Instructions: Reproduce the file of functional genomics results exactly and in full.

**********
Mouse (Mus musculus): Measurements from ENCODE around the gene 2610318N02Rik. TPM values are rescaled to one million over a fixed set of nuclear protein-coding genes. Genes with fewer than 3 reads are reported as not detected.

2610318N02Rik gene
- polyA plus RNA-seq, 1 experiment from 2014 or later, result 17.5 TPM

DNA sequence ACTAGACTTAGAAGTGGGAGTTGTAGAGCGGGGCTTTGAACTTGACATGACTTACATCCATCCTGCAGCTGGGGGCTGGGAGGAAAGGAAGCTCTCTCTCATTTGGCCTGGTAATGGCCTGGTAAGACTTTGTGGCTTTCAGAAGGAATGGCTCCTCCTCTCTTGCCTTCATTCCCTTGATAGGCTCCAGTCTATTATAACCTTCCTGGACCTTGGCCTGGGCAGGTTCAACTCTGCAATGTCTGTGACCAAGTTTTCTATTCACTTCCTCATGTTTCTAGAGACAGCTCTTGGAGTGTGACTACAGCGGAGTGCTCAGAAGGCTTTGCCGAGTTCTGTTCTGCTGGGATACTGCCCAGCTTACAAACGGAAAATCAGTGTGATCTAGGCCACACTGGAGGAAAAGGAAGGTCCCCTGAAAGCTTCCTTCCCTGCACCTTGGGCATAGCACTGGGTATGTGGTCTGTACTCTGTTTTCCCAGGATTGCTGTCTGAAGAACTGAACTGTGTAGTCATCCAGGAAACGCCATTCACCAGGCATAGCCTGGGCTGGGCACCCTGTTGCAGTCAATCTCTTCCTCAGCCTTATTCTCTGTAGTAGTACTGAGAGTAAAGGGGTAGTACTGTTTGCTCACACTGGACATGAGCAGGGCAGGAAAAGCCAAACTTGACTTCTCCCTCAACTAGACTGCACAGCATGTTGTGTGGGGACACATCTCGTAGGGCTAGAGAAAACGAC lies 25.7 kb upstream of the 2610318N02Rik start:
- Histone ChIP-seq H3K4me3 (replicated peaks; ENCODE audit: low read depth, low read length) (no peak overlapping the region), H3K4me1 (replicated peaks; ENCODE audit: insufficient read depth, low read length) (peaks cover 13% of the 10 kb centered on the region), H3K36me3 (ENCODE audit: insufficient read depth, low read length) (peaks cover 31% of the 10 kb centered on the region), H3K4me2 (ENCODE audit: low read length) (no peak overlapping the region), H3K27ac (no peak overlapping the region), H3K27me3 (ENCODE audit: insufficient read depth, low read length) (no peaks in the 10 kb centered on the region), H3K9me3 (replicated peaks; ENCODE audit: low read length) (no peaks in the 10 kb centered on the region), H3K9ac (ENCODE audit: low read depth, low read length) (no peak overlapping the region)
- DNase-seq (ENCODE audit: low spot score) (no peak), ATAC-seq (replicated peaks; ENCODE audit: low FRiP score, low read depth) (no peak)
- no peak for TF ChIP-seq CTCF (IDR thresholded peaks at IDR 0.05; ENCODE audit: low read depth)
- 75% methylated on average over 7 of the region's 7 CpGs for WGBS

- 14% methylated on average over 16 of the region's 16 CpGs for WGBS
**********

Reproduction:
Mouse (Mus musculus): Measurements from ENCODE around the gene 2610318N02Rik. TPM values are rescaled to one million over a fixed set of nuclear protein-coding genes. Genes with fewer than 3 reads are reported as not detected.

2610318N02Rik gene
- polyA plus RNA-seq, 1 experiment from 2014 or later, result 17.5 TPM

DNA sequence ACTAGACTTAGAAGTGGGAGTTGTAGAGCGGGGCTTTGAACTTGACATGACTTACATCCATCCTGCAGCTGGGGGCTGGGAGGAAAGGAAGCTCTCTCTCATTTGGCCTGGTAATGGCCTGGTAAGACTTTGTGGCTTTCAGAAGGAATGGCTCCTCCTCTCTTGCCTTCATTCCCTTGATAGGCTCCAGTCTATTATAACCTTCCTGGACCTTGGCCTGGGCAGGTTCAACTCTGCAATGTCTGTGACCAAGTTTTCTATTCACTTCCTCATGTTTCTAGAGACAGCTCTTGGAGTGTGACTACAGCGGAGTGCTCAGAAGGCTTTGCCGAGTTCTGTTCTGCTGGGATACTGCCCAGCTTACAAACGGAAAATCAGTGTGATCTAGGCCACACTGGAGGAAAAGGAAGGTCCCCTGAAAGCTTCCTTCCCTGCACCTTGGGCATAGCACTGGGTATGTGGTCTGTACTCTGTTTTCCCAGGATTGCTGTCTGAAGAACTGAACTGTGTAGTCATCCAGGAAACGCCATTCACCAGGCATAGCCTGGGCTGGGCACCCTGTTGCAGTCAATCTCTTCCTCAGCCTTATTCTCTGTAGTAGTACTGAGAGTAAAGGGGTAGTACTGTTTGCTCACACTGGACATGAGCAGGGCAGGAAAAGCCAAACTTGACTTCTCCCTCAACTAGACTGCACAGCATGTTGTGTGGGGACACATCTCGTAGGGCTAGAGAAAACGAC lies 25.7 kb upstream of the 2610318N02Rik start:
- Histone ChIP-seq H3K4me3 (replicated peaks; ENCODE audit: low read depth, low read length) (no peak overlapping the region), H3K4me1 (replicated peaks; ENCODE audit: insufficient read depth, low read length) (peaks cover 13% of the 10 kb centered on the region), H3K36me3 (ENCODE audit: insufficient read depth, low read length) (peaks cover 31% of the 10 kb centered on the region), H3K4me2 (ENCODE audit: low read length) (no peak overlapping the region), H3K27ac (no peak overlapping the region), H3K27me3 (ENCODE audit: insufficient read depth, low read length) (no peaks in the 10 kb centered on the region), H3K9me3 (replicated peaks; ENCODE audit: low read length) (no peaks in the 10 kb centered on the region), H3K9ac (ENCODE audit: low read depth, low read length) (no peak overlapping the region)
- DNase-seq (ENCODE audit: low spot score) (no peak), ATAC-seq (replicated peaks; ENCODE audit: low FRiP score, low read depth) (no peak)
- no peak for TF ChIP-seq CTCF (IDR thresholded peaks at IDR 0.05; ENCODE audit: low read depth)
- 75% methylated on average over 7 of the region's 7 CpGs for WGBS

- 14% methylated on average over 16 of the region's 16 CpGs for WGBS